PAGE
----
Medicine: a drug or remedy used for treating illness.
Nas proclaimed that Hip-Hop is dead and Jay-Z declared his return would save the game. Many artists are not pleased with the current state of Hip-Hop, but refrain from being vocal about their disdain, in fear of being called a hater. Others make their own personal statement by making their own brand of music as opposed to conforming to the norm. Enter Planet Asia. Your favorite Cali Agent returns with an attempt to rectify the situation with another dose of Gold Chain Music.
PA comes out of the gate running with “Da Prescription”, where he displays much lyrical dexterity and reminds us L.A. isn’t the only place in Southern Cali where MC’s dwell. The Fresno representative teams up with his City of Angels brethren, Evidence, who handles the production of the enitre album. These two are at their best on tracks like “All The Names” and “The Medicine”, where the reveal the true meaning of Gold Chain Music. The production combined with the lyricism is reminiscent of any DJ/MC duo from the era of the four-finger ring and gold chain.
Asia enlists an arsenal of guests which leaves us with some hit or miss tracks. On “Over Your Head”, the super lyrical Black Thought delivers a not so stellar performance. Not only does his verse sound last minute, it’s only 8-bars. This is definitely a shock coming from the man who held his own beside the likes of Big Pun, Common, and Mos Def. PA makes up for the misstep and even borrows Mr. Trotter’s style for a portion of the track. “Stick & Move” features Dilated Peoples East Coast connection Prodigy, who spits a verse that leans more towards “Flavor For The Non-Believers” (Juvenile Hell) than “Burn” (Infamy), which is definitely a good look, and leaves the two sticking and moving all over this joint. “Dilated Agents” brings in the other Cali Agent, Rasco, and of course Dilated Peoples. Nothing overly exciting, but nothing unbearable either.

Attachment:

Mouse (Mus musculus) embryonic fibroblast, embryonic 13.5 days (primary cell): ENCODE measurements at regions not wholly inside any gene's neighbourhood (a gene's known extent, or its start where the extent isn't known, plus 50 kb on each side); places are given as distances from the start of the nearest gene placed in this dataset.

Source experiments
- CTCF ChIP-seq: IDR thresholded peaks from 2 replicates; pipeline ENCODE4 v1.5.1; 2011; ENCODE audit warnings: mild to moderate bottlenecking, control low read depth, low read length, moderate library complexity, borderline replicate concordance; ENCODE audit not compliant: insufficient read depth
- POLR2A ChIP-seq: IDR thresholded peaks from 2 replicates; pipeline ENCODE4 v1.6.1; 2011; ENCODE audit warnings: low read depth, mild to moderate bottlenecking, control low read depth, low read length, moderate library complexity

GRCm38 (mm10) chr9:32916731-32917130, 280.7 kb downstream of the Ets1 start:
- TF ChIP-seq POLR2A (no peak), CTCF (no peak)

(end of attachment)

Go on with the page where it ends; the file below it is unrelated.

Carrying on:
The album falls short due to too much filler. Songs like “Get Active”, and “That’s On Me” would not have been missed if they were removed from the final playlist, while “Ghetto’s Thirsty” only dilutes the medicine instead of making it more potent. This is disappointing because on this song Asia recites some of the album’s most meaningful content. If you can get past the completely boring track and absolutely terrible chorus, you will realize the message expressed is one that needs to be heard. Completing an entire album with one producer can be a gift and a curse. On some tracks Evidence seems to be reaching for a more West Coast, G-Funk type of sound, which is alright, but it doesn’t complement PA’s flow. At other times, he manages to give us what we’re used to and leaves the track reeking of their patented GCM. This album may not be a complete cure for the illness that plagues Hip-Hop, however it is a large enough dose to remedy your need to escape what is commonplace.
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